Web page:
If you’re a tech company looking for a relatively easy way to give your visitors more detailed information and increase your onsite conversion ratio, there are few better tools than a product comparison chart. The idea is to compare multiple products within a category, side-by-side, indicating differences in features and pricing in one convenient area—and if you use it correctly, it could become one of your site’s most valuable assets.
If you’re just getting started on optimizing your website for audience interactions, we recommend you first read about how to make your website more interactive for visitors.
Why Comparison Charts Are So Valuable for Companies
Why are comparison charts so valuable in the first place?
- Digestible information: Comparison charts give users lots of detailed information but in a single, digestible package. Users can highlight the variables that are most important to them (such as price or durability), and make a decision that way, or zoom out and try to interpret the high-level takeaways. This is especially important for high-tech products, which consumers may not fully understand.
- Apples-to-apples comparisons: Comparison charts also allow consumers to compare products apples-to-apples. Rather than deciphering each company’s marketing copy and trying to form an intelligent conclusion, customers can see how each product stacks up to the others in specific categories. This is important for all types of analytic decision-making, including judging whether the stock market is in a correction based on its past performance; otherwise, there’s no foundation on which you can build an effective comparison.
- Audience targeting: Product comparison charts are custom-made for people nearly ready to make a purchasing decision. For audience targeting purposes, this makes them ideal for securing new conversions. These are customers who know they want to buy something but need a little more information to push them over the edge.
- Calls-to-action (CTAs): These charts also offer the opportunity to build in a call-to-action (CTA) for each product or one product that stands out from the others.
- Shareability: As long as you make the chart interactive and include links for social sharing, your comparison chart can be a highly shareable piece of content, making it more visible than a simple blog post.
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How to Make the Most of Them
If you’re interested in creating a comparison chart that features your tech product, these are the strategies that can help you get the most value out of them:
- Offer multiple types of content: If you want to appeal to the most people and give a more detailed account of your most important tech, include different types of content in your chart, including writing, graphics, photos, and video; after all, four times as many customers prefer to watch a video rather than read about it. If you have trouble fitting everything into the format of your chart, include links or supplementary blog posts that give users the content they’re looking for.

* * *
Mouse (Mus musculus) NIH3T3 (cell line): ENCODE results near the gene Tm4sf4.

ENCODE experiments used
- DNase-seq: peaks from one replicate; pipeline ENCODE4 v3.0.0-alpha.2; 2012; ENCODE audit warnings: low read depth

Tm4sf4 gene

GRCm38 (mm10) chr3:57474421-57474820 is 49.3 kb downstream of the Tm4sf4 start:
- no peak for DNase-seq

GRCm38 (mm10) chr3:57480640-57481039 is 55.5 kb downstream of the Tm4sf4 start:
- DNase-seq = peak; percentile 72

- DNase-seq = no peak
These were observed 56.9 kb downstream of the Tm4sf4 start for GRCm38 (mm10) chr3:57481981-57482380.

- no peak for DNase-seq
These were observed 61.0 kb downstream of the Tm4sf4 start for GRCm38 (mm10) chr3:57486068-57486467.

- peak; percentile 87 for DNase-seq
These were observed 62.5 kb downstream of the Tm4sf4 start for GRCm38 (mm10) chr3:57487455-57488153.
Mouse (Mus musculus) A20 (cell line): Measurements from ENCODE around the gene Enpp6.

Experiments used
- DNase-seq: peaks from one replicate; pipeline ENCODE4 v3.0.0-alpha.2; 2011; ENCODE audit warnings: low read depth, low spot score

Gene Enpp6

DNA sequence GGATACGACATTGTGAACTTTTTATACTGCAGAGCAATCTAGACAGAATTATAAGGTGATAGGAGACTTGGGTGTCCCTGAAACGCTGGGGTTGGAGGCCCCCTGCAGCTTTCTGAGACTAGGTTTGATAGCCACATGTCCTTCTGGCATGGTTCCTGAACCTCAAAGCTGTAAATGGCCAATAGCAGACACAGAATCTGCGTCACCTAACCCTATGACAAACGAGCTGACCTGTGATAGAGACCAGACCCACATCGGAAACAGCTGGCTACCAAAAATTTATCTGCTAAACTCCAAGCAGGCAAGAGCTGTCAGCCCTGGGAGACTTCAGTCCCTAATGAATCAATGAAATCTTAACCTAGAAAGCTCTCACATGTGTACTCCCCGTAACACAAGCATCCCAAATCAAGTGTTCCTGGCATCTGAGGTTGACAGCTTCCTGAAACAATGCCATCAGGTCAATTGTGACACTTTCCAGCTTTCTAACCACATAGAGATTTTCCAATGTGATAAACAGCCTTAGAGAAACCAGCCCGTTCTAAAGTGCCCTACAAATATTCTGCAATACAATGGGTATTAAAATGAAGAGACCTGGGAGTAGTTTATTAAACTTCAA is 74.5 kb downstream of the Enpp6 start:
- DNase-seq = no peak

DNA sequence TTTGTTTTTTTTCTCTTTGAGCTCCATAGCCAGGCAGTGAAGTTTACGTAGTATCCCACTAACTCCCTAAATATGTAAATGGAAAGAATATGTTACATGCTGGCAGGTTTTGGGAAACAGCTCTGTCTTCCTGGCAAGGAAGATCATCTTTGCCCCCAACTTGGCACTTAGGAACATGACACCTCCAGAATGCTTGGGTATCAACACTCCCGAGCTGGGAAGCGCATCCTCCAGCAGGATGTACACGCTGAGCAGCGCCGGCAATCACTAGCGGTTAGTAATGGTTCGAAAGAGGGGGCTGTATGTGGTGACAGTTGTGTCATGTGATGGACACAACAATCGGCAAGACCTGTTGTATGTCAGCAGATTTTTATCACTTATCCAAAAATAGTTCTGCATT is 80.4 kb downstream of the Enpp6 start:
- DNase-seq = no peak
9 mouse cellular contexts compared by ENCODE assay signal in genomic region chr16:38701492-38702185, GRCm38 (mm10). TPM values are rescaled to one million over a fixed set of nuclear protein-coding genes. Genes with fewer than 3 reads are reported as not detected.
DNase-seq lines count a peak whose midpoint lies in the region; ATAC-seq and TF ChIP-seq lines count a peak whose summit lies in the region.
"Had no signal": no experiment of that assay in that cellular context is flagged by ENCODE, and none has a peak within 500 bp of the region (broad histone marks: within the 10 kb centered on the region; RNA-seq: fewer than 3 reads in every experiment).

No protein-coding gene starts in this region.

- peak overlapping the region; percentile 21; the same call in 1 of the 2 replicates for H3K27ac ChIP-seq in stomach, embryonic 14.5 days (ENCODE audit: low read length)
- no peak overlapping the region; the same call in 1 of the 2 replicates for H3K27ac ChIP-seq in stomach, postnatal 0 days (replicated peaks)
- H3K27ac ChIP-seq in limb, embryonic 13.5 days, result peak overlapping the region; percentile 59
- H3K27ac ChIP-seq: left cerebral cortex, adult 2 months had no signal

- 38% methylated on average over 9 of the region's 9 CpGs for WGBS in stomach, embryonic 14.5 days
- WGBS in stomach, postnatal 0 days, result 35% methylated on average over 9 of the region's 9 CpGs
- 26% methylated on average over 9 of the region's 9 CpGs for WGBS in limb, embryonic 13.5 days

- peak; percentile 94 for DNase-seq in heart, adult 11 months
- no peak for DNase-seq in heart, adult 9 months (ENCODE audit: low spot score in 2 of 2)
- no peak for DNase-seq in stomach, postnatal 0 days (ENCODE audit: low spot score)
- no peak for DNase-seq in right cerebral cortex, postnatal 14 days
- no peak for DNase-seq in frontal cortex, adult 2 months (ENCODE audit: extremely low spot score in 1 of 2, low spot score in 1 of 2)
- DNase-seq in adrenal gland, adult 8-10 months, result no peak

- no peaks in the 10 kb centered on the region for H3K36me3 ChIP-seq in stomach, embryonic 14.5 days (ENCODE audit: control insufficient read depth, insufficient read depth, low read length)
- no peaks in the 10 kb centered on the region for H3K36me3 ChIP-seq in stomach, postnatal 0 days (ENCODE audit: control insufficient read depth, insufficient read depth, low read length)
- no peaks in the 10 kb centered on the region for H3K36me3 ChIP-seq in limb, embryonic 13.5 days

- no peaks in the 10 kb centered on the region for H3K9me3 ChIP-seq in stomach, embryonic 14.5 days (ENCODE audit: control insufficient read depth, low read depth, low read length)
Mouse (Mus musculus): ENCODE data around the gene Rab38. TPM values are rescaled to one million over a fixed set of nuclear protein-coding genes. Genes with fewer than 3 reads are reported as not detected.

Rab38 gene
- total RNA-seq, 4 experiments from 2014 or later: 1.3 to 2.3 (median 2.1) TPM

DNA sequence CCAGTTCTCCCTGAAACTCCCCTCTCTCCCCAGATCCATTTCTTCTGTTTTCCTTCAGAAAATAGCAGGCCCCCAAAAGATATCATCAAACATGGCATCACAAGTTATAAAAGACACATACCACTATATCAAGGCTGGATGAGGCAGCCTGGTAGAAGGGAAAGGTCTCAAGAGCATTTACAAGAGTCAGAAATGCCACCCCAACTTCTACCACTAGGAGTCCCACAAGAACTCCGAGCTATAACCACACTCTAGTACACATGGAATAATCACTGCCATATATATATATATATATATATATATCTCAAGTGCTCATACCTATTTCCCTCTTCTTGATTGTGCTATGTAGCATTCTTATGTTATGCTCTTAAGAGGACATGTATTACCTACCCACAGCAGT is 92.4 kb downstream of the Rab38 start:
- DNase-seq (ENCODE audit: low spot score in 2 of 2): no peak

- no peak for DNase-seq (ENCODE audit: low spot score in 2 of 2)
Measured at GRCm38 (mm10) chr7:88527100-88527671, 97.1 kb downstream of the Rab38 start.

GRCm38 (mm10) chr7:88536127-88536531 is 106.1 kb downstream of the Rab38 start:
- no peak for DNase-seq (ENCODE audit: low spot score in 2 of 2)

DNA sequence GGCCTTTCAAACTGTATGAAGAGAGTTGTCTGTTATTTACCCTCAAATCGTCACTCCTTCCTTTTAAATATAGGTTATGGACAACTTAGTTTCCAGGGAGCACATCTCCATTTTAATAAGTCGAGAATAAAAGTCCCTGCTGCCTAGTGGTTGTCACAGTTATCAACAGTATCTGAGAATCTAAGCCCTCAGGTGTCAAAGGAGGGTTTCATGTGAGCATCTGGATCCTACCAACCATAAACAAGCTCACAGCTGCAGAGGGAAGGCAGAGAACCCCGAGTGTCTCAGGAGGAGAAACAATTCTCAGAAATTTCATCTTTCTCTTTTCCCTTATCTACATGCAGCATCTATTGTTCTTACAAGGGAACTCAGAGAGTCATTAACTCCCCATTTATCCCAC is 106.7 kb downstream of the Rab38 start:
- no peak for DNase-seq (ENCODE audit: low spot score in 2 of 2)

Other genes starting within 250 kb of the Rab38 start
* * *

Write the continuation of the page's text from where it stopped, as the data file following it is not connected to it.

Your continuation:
- Include many variables: Though you should keep your comparison chart concise, you should also include multiple variables (such as price, style, and storage size)—as many as your design will allow. Customers may favor categories differently based on their current needs, so make sure to include a filtering or sorting option based on those variables.
- Keep things unbiased: Though you’ll be tempted to weight your comparison chart in favor of whichever tech product you’re promoting, try to keep things as unbiased as possible. If it’s clear that you’re promoting only one product in the mix, visitors will instantly discredit the value of your work, and move on to a more unbiased source. Don’t be afraid to show off some of your competitors’ strengths and highlight some of your own product’s weaknesses; it’s only going to increase the trustworthiness of your piece.
- Provide recommendations and reviews: You can’t increase conversions if there’s no incentive to convert. Somewhere on your chart, you’ll need to make a final recommendation or several final recommendations for your products. For example, you might have an “editor’s choice” emblem for the product you think is the best overall or denote specific products that excel in each area. You may also flesh out your comparison chart with more detailed written reviews of the individual products contained within.
- Syndicate: A comparison chart won’t generate much visibility on its own; you need to support it by syndicating it on social media and circulating it among any personal branding or other publication channels you have to offer. If it starts getting socially shared and starts earning links, it will generate far more traffic than if left alone.
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Before you start working on your tech brand’s comparison chart, run a quick search to see if any of your competitors have beaten you to the punch. If there’s already a chart for your chosen niche, you’ll need to take careful steps to differentiate yours—and hopefully, offer something better. Once published, revisit your chart occasionally to update it with new information, and collect feedback from users that can help you improve. This is an ongoing investment; the more you put into it, the more you’ll get out of it.
If you’re still in need of help increasing your conversion rate or improving your reputation with web visitors, make sure to check out our web design section—it has all the content you need to improve your web design skills and drive those conversion rates up.
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